Otherness in Nunca pasa nada

The themes that manifest in Nunca pasa nada reflect our contemporary globalized reality and the notion the value of humanity is put into question. The narrative, which takes place in the suburbs of Madrid, centers upon the untraditional marriage between Nico and Carmela, and their relationship with Olivia, their Ecuadorian housekeeper. Hired to care for their child, Berta, and to look after the house, Olivia must repay the debt she incurred when moving to Spain in search of employment. A discourse surrounding the strong dialogical relationship between Global North and Global South manifests thematically throughout the novel. I found the way Ovejero portrays the Latina protagonists to vacillate between standard Spanish stereotypes of Latin Americans and a true representation of the immigrant condition and struggle. Olivia’s housemates reflect this clichéd and pejorative representation of the seductive exotic Latina; often Ovejero situates Jenny and Carla in discotecs drinking and dancing to salsa and reggetón with Spanish men. This hypersexualized vision of the Latina immigrant is reinforced by Julián, who suggests the women use their sexuality and exotic identity to prostitute themselves to repay their debts: “[Olivia] tendría que haberle preguntado a Jenny. Ella se había hecho dos plazas de tres semanas cada una, y sólo con eso había podido pagar la deuda e incluso ahorrar. Seis semanas de poner el culo y ya está: libre como un pájaro” Ovejero (287). This vision of the Latin American woman as the exotic Other reflects a colonial discourse of domination and contemporary enslavement at the hands the powerful masculine identity.

Similarly, the themes of racism and xenophobia are woven through the novel. I argue that Claudio serves as a true voice of the other protagonists´ subconscious; the blatant racism he projects when referring to Olivia and the notion of Otherness is similarly reflected in the actions—while with more subtlety—of the novel´s Spanish protagonists. In a conversation Claudio has with his mother about what will make him a respectful and agreeable child, he responds without pause “La criada de Nico. Dile [a mi padre] que me regale la criada de Nico y tendrá un hijo que respetará sus canas y lo honrará más allá de lo que exige el cuarto mandamiento. … [Ella] no será muy cara” (Ovejero 162). Claudio´s polemic behavior in the novel concerning the idea of otherness serves as a commentary regarding the devalued condition and disposability of the Latin American immigrant.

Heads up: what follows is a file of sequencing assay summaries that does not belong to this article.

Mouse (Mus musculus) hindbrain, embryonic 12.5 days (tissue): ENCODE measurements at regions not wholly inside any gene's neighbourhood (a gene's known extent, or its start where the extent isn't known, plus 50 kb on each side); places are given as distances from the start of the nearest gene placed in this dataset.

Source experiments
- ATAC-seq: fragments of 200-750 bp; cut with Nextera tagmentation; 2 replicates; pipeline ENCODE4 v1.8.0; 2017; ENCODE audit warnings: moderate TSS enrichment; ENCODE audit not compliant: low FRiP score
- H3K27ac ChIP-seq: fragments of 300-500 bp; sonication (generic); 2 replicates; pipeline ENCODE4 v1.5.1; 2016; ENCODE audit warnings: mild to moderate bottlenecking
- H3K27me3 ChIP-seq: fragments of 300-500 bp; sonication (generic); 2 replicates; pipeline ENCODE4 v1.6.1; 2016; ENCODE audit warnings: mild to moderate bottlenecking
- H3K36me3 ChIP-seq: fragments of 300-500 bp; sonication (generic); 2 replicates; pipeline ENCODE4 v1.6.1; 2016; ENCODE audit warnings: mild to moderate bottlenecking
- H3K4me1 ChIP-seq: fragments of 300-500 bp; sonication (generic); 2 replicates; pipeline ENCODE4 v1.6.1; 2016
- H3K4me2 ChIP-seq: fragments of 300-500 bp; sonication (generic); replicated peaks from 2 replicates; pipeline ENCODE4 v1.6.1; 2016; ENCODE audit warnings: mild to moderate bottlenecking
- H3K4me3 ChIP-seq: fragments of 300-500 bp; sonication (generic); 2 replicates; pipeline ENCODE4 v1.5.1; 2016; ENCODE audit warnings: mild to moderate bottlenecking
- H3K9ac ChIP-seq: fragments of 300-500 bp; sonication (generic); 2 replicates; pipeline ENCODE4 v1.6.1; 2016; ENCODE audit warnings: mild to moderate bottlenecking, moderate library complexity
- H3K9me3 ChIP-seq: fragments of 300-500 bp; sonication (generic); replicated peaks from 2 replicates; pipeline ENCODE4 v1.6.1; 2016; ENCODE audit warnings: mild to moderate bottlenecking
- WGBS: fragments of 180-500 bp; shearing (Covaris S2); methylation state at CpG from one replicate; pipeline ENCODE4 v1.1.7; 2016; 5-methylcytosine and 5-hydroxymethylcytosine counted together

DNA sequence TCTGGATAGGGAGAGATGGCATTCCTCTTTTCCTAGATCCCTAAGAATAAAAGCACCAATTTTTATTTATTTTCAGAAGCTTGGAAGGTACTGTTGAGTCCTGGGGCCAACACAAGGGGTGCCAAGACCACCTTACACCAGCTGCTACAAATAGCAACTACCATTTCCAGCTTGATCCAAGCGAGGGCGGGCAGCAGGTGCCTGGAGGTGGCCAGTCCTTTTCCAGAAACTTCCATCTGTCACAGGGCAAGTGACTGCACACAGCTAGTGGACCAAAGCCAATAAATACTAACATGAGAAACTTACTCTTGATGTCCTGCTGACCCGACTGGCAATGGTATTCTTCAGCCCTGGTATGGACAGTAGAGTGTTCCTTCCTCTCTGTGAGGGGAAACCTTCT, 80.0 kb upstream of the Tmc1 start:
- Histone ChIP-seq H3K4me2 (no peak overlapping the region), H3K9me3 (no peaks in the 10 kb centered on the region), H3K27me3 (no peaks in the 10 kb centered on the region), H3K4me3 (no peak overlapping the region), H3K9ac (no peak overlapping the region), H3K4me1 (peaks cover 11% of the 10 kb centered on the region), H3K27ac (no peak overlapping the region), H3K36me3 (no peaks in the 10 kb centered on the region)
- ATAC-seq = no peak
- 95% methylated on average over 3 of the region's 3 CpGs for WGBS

Similarly, Nico´s sexually predatory behavior toward Olivia, along with the fact he employs her as an undocumented immigrant without a proper work visa and insurance effectively demonstrates the undervalued nature and exploited condition of the Latina immigrant. As the dominant masculine employer and financial key to Olivia´s mother´s health, Nico exploits Olivia, who, while uncomfortable with the sexual nature of their relationship, feels she is indebted to his generosity. While Nico is attracted to Olivia, appears to view her through a lens of inferiority and, therefore, as a disposable commodity for consumption. This is precisely exhibited in a conversation through the matter-of-fact emotionless manner he describes Olivia´s death in a conversation Nico has with the school´s director of studies: “´Nuestra asistenta ha tenido un accidente, ha muerto. En fin. Es un horror. Tenía diecinueve años.´ No le pareció que ninguno de los dos reaccionase debidamente a la noticia. No esperaba que le dieran el pésame, pero desde luego sí que mostraran algo de interés, aunque fuese por mera cortesía Se limitaron a mirarlo en silencio como a un alumno que tiene que dar cuenta a alguna infracción” (Ovejero 279). The reader notices that Nico exhibits more concern over the death of Laika, the family dog, than the death of the housekeeper who looks after his home and child. Ultimately, I found Ovejero’s representation of Otherness in Nunca pasa nada to be both compelling and unsettling, as it shifts between a true representation of the harsh reality of the immigrant condition and standard and biased stereotypes applied to Latina immigrants. It makes the reader consider a sector of the population created by our contemporary globalized reality that is often profoundly undervalued.


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